Sunday, 17 June 2007
First Blood (1982) dir. Ted Kotcheff
Starring: Sylvester Stallone, Brian Dennehy, Richard Crenna
The Rambo films have an unfair stigma to them. It’s become the symbol of the bloated 80’s action franchise where the body count matters more than character and story. The consensus is both right and wrong. And while the films are sparse in story and plot, you might be surprised at the depth of the main character. I don’t want to overanalyze it, but if watch “First Blood” again, in addition to it being a compelling action film, you’ll find John Rambo a fascinating character.
Rambo enters a small milling town in Oregon. He’s looking for a friend of his, a Vietnam vet whom he served with in the war. He approaches the wife of the man and asks her if he’s around. Johns is cordial and tells her a few fun stories of their friendship. The woman bursts John’s bubble when she tells him he’s dead. Died of cancer. Sly’s reaction says it all. He’s now the last of his beloved platoon. All his friends are gone, and his world is completely shattered.
While walking into town for a bite to eat he’s stopped by the local sheriff Will Teasle (Brian Dennehy), who’s immediately standoffish. Will recognizes his army jacket, unkempt hair and quickly decides he doesn’t want ‘his type’ in the town. It’s typical of the prejudice against Vietnam veterans. The interaction between Dennehy and Sly is a well-performed exchange of dialogue with underlying subtext between the lines. In this scene, without saying it overtly, we understand Rambo’s entire painful backstory.
When Teasle pushes, John pushes back. The war of wills culminates into John’s arrest for vagrancy. At the station the other officers are even more confrontational. They push John to the limit, and when he snaps, it’s the beginning of the end for the cops and the town. John fights off the entire police station and escapes into the wilderness. Teasle and his men chase after him but John’s survival skills are too much for them to handle. The search for John grows larger and soon the State Police and National Guard are brought in to help.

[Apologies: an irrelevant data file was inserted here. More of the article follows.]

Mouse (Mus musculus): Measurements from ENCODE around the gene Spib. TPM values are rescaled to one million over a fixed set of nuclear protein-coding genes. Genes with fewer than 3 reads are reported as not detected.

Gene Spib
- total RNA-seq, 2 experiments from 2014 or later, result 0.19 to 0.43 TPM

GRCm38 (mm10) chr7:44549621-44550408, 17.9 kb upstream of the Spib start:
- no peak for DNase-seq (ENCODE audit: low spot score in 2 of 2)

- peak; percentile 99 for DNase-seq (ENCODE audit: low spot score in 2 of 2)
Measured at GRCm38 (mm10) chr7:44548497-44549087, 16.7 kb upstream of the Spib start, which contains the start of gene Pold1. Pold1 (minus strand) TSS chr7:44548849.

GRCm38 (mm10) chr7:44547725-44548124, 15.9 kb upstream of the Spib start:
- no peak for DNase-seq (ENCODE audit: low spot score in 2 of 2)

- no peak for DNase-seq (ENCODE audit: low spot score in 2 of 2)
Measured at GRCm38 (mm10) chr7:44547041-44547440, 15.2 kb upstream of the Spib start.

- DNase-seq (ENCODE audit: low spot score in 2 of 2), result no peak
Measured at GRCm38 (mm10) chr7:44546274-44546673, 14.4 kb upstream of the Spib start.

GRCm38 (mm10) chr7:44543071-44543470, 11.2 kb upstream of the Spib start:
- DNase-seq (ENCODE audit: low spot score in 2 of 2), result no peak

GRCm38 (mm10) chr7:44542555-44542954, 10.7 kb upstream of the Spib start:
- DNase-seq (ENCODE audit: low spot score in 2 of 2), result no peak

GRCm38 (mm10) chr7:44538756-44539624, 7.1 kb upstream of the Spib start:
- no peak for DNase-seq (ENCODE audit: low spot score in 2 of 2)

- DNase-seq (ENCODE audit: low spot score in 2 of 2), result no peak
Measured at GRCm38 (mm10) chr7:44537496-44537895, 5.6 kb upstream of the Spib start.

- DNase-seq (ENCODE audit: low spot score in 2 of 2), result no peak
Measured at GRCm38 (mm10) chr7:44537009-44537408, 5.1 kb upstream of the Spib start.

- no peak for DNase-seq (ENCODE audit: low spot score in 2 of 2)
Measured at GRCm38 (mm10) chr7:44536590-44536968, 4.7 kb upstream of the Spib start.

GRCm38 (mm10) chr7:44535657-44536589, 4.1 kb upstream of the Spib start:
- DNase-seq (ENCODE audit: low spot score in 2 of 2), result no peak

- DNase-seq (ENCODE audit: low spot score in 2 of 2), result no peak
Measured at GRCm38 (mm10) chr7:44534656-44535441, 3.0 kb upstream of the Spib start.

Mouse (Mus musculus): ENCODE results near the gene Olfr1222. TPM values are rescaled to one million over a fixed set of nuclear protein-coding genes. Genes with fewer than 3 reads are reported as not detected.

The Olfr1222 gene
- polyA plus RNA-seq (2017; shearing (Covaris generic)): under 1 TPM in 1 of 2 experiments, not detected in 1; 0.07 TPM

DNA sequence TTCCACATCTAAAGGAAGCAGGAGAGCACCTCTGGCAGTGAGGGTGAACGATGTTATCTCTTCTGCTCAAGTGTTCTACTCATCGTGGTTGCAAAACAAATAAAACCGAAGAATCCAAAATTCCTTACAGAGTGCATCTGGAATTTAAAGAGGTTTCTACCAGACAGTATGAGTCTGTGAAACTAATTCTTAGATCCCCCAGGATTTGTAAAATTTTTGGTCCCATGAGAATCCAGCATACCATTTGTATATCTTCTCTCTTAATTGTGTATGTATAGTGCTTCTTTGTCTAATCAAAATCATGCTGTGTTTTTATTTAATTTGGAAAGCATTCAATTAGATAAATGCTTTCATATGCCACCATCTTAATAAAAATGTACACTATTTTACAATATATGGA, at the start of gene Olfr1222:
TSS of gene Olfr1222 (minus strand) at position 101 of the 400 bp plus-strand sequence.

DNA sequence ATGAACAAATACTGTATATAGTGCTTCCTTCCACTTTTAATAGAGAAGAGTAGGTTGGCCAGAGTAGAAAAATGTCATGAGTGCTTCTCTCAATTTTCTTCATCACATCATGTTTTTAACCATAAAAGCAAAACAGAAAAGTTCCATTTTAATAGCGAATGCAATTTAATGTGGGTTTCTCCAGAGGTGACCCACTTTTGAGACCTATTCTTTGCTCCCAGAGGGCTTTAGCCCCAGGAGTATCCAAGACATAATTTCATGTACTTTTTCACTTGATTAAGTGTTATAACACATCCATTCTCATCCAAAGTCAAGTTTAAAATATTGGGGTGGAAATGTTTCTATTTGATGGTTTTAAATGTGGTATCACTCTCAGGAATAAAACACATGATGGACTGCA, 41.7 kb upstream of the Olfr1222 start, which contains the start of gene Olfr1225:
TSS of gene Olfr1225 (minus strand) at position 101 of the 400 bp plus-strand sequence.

John is a highly damaged psychotic. He is in complete war mode and he approaches the confrontation in the way he was taught (and likely brainwashed) by the army. The only way to stop the rampage is with the help of John’s platoon commander, Col Trautman (Richard Crenna channeling the rhythms of William Shatner). Trautman is much the same as Rambo. He’s tough and uncompromising and pushes Will as hard as John does. But when Trautman finally meets up with John at the end of film, he finally realizes that John’s actions are in due in large part to Trautman. Like Frankenstein’s monster turning against his creator, or a Terminator robot with no ‘off switch.’
Apart from a few of creative liberties, the action is mostly authentic. Shot in the forests of British Columbia, the cold, barren and uncompromising environment is real and believable. It’s remarkable, Sly hardly speaks a word in the second act. I didn’t do a running count, but he probably has under 15 lines in the whole film. When he’s by himself, he’s all action and no talk. If the film were made today, he would likely have been given “Wilson-like” character (from “Cast Away”) or a hostage sidekick to trade lines with.
If “First Blood” were made today it would be a totally different film. It was made at a unique time and place. “Coming Home” and “The Deer Hunter” had much to say about the experience of veterans of the war returning home and fitting back in with society. Though “First Blood” is the extreme case, in my opinion, it has as much emotional resonance as either of these films.
Let me end by discussing Stallone’s final speech. The general opinion is that it repeats plainly what has been said already in subtext throughout the film. And it’s certainly not a profound statement we haven’t heard in other films either. But for this character and this film Rambo needed to say these words, and in contrast to his complete silence and repressed emotions throughout the film, the over-the-top release is cathartic and powerful. I do believe Stallone is a good actor and I applaud his performance, including his final statement. Enjoy.
Buy it here: First Blood
PS The Lions Gate Films/Maple Pictures DVD contains a rather good audio commentary by Stallone. Check it out.
This trailer, is actually funny in a Grindhouse sort of way: